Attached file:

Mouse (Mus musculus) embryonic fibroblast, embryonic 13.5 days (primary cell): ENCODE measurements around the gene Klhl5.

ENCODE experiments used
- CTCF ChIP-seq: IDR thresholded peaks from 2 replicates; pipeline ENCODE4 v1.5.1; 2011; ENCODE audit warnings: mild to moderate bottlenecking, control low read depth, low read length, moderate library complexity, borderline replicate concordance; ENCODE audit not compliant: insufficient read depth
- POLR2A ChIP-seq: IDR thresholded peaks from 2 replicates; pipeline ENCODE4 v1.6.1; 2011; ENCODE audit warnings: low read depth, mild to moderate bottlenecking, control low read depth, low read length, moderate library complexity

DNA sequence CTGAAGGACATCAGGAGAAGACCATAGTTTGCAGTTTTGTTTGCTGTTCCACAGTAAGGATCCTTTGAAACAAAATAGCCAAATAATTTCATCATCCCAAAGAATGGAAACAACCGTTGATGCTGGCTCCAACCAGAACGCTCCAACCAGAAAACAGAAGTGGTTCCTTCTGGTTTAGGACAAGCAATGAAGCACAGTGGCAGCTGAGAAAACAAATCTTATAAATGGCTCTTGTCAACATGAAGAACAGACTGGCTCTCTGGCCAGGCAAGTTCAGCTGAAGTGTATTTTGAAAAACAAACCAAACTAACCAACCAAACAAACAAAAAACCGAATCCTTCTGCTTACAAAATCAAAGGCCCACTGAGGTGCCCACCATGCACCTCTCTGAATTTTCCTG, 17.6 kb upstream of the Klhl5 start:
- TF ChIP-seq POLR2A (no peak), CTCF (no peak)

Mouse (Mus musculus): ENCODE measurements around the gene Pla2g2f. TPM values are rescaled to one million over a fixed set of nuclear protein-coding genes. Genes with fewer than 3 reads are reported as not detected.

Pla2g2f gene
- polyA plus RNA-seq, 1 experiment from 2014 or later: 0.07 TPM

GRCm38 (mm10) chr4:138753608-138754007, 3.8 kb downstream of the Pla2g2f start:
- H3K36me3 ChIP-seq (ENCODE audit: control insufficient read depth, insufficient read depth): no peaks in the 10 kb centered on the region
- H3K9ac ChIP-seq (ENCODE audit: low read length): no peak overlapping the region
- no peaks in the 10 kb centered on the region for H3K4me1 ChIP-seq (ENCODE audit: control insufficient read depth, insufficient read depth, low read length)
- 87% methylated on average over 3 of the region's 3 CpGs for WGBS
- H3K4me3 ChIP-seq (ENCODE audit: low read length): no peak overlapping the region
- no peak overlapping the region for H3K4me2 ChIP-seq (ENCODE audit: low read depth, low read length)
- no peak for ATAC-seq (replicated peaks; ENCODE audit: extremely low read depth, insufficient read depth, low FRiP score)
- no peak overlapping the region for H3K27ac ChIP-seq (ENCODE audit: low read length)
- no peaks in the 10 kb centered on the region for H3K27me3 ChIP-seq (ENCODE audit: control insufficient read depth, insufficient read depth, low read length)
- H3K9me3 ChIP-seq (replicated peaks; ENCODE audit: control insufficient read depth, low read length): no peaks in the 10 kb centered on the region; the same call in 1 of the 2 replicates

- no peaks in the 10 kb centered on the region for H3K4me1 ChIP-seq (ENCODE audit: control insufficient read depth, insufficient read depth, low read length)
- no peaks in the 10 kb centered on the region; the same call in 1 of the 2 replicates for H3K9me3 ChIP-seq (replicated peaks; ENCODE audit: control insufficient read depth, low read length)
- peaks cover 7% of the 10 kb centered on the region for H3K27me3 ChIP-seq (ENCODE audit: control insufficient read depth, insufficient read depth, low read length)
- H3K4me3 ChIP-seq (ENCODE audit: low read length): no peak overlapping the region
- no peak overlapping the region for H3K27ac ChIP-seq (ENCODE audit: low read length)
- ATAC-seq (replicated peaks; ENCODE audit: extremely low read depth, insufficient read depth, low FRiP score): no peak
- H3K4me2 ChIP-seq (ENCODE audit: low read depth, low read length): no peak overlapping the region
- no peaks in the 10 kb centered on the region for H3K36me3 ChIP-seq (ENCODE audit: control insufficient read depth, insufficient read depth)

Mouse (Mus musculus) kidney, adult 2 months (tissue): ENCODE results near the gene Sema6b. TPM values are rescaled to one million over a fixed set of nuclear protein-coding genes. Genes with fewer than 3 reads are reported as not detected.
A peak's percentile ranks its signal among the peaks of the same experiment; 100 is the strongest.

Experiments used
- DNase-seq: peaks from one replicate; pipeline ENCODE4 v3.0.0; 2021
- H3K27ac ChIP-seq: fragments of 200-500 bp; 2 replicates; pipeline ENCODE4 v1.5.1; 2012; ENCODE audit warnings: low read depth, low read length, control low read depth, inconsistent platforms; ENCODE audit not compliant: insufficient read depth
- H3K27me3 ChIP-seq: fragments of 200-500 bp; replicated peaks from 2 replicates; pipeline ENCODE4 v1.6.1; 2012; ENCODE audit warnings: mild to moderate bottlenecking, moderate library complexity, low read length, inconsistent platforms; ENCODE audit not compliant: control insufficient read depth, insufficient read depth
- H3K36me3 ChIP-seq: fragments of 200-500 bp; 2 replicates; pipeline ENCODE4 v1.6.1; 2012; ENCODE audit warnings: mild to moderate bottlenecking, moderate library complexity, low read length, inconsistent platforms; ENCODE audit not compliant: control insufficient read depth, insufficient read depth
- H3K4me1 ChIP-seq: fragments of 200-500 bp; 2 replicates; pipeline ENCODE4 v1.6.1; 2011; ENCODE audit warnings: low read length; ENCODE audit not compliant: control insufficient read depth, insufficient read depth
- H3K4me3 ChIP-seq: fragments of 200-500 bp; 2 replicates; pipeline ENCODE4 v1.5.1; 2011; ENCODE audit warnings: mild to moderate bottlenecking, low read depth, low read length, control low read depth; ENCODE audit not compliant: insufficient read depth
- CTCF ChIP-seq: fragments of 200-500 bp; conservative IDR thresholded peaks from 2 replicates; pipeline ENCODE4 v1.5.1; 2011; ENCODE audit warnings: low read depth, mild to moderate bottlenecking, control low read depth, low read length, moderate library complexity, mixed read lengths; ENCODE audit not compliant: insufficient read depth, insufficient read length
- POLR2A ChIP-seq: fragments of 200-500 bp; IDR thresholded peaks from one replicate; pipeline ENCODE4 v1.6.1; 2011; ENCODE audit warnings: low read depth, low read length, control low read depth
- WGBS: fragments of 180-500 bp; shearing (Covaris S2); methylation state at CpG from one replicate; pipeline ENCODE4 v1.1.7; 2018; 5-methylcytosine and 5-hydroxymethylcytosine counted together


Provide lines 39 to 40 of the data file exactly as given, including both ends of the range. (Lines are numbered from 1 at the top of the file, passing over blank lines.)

- POLR2A ChIP-seq: fragments of 200-500 bp; IDR thresholded peaks from one replicate; pipeline ENCODE4 v1.6.1; 2011; ENCODE audit warnings: low read depth, low read length, control low read depth
- WGBS: fragments of 180-500 bp; shearing (Covaris S2); methylation state at CpG from one replicate; pipeline ENCODE4 v1.1.7; 2018; 5-methylcytosine and 5-hydroxymethylcytosine counted together